South Shields, on the south bank of the mouth of the River Tyne, has what is probably the oldest established Arab population in England, descended from Yemeni seamen who settled there in the early twentieth century. If this is little known, it is because relations have been harmonious, and the town is well integrated.

None the less, on 2nd August, 1930, there was a riot in the Mill Dam area (where the Customs House now stands) which involved Yemeni sailors, the men of the Seamen’s Minority Movement and the Communist Party, ranged against the shipping employers, the police and a section of the National Union of Seamen who, in a desire to protect “white” jobs, were prepared to support a system of giving jobs which discriminated against the Yemeni sailors. This has been described as Britain’s first race riot.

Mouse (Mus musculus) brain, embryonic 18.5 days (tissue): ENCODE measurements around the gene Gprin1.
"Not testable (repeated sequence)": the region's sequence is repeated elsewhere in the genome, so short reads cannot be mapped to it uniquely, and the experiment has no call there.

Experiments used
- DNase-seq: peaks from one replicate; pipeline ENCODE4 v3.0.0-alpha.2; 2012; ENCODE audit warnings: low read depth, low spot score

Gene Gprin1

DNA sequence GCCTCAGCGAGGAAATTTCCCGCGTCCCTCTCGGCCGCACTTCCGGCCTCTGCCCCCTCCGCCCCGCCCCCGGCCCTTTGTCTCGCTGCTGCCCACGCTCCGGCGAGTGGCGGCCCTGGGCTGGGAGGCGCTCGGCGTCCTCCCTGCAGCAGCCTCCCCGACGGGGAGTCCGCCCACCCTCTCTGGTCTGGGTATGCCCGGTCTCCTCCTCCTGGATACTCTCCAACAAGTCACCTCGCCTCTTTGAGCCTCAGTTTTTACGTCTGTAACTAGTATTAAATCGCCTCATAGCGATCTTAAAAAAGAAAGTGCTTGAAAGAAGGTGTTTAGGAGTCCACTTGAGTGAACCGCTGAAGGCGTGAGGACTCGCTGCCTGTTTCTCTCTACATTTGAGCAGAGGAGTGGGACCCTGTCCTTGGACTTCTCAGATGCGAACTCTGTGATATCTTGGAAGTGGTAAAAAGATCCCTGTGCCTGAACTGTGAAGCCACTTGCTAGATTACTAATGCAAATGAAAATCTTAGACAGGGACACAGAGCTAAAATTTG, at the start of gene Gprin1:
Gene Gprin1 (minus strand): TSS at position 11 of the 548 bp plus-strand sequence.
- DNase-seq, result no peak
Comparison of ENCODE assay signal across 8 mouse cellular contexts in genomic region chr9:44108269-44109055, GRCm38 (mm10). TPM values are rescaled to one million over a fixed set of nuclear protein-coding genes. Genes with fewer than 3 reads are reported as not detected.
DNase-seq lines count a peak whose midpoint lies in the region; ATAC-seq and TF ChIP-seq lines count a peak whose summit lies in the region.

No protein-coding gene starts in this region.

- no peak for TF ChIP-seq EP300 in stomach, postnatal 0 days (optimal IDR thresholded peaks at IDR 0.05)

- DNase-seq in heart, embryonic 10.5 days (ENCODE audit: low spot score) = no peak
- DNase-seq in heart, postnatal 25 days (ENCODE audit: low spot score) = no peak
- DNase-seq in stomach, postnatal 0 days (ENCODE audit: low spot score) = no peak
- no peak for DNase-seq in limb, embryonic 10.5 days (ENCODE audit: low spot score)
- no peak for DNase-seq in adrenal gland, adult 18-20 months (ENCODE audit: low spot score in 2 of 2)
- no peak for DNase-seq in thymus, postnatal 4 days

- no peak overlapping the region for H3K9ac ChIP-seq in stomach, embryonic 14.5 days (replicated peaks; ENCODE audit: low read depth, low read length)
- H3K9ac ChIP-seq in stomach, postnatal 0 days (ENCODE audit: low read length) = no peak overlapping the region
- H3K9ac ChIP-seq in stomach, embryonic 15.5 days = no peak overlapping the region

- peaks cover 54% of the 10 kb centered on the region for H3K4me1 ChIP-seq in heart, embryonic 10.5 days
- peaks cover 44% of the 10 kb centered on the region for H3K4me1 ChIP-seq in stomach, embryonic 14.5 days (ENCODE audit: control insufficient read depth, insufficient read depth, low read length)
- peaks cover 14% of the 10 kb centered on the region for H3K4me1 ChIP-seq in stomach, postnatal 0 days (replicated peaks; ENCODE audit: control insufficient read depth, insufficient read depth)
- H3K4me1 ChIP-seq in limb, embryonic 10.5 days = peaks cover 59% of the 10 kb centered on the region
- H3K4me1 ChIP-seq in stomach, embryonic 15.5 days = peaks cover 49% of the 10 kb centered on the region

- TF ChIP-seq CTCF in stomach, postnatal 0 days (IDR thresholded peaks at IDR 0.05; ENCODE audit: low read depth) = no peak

Peter Mortimer was commissioned by the Customs House to write a play on the subject, and the result wasRIOT, first staged at the Customs House in 2005, and revived in summer 2008; first at the Customs House in June, then transferring to Liverpool’s Unity Theatre July 18 – 19, as part of the Liverpool Arabic Arts Festival.

RIOT was reviewed in The British Theatre Guidereview of the original production and review of the 2008 revival.

As a result of this commission, Peter Mortimer travelled to the Yemen, and wrote about it in his book, Cool for Qat.

The text of RIOT is published by Five Leaves Press, accompanied by a translation into Arabic by Abdulalem Alshamary; it can be ordered from InPress.